Back in the UK, Restaurant and leisure groups warn Ukraine war will push costs higher (Financial Times, Ian Johnston) shows that companies in these sectors are preparing themselves for tricky times ahead as Fever-Tree lowered its profit guidance for 2022 because of higher commodity prices, The Restaurant group (owner of Wagamama and Frankie & Benny’s) also bemoaned higher input costs (including higher energy prices) but kept year-end forecasts unchanged and the Gym Group remained mindful of higher utility bills whilst sounding a cautiously optimistic note that it expected to return to pre-Covid levels by the end of the year. More broadly, High street hope as number of vacant premises declines (The Times, Ashley Armstrong) cites the latest figures from the Local Data Company which show that the number of empty shops and restaurants has fallen in Britain for the first time since 2018. It’s also good to see that the vacancy rate in shopping centres has fallen as well, which is notable because it an area of particular weakness during the pandemic. * SO WHAT? * It’s good to see that there has been a revival in fortunes of a high street that has been largely decimated over the pandemic. However, input costs keep rising and consumers won’t be able to absorb price rises forever so there is a delicate balance to be struck here.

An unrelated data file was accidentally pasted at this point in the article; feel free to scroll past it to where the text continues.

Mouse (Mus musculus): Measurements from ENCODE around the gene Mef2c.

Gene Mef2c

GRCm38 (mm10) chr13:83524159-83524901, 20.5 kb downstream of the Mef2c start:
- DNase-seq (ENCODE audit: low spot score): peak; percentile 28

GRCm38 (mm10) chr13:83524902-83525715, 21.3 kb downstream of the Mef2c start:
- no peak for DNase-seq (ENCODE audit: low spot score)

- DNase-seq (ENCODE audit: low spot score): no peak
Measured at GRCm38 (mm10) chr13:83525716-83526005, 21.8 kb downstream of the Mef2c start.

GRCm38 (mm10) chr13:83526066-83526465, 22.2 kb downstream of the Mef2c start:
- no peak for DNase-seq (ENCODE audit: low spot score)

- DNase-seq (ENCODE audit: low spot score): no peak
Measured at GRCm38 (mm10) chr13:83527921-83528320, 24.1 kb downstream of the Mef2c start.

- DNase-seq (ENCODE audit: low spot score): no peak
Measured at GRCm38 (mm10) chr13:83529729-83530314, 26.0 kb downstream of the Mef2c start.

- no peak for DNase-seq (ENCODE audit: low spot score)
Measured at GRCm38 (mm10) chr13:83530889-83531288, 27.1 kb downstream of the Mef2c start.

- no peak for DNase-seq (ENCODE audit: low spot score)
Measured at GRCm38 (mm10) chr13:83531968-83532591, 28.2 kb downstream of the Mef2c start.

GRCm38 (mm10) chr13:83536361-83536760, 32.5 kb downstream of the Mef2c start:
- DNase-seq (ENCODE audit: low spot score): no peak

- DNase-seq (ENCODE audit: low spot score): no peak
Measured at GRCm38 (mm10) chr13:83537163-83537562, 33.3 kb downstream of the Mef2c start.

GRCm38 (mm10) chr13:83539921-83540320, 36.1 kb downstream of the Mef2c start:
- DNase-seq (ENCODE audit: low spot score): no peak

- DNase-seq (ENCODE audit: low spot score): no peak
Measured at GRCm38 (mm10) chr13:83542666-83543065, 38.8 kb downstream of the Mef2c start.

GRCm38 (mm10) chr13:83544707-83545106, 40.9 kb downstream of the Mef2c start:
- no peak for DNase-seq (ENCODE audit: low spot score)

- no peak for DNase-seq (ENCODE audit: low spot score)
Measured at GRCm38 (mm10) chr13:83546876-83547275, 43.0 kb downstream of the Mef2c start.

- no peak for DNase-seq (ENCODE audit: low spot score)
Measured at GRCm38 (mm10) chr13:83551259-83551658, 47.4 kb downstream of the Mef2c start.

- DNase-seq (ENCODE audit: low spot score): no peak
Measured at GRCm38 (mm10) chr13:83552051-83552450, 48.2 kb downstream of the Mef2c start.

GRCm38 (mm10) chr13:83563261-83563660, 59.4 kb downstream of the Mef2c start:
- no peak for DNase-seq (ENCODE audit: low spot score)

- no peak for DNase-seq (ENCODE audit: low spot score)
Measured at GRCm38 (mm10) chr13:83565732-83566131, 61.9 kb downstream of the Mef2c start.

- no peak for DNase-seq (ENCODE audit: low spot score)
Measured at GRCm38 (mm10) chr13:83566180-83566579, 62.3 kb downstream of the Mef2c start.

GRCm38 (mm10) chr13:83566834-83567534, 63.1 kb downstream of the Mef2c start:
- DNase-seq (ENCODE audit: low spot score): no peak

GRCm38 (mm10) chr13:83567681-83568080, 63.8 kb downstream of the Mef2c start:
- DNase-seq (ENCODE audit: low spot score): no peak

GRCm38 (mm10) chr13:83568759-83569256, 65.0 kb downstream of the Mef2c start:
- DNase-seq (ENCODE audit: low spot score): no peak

Insurers brace themselves, EQT moves to increase its Asia presence and Linktree goes unicorn..
Insurance industry braces for soaring payouts from war in Ukraine (Financial Times, Ian Smith and Stephen Morris) highlights the impact that Russia’s invasion of Ukraine could have on the insurance industry as stranded planes, bombing damage and unrecoverable debts are likely to translate into mammoth insurance claims and lawsuits over the coming months and years. Insurers have acted quickly to limit the exposure by refusing any new contracts that could incur Russia-related losses and have also rewritten policies to cut the country out of future claims (and/or charge exorbitant premiums for ships crossing disputed waters). * SO WHAT? * Lloyds of London is expected to take a big hit with war and share prices of political risk specialists Lancashire and Beazley have fallen steeply in the last few weeks as a result. The world’s biggest insurer, Marsh, says that if stranded planes aren’t recovered from Russia, it could create the “single largest aviation loss in history” with a potential loss of around $5bn – more than the loss suffered after 9/11. At the end of the day, it’s nigh on impossible to get an accurate idea of the magnitude of the loss at now, especially as the situation is still “live”, but whatever it is it will be massive. And if that happens, ultimately we will ALL be paying for this with higher premiums for everyone – putting further pressure on household budgets.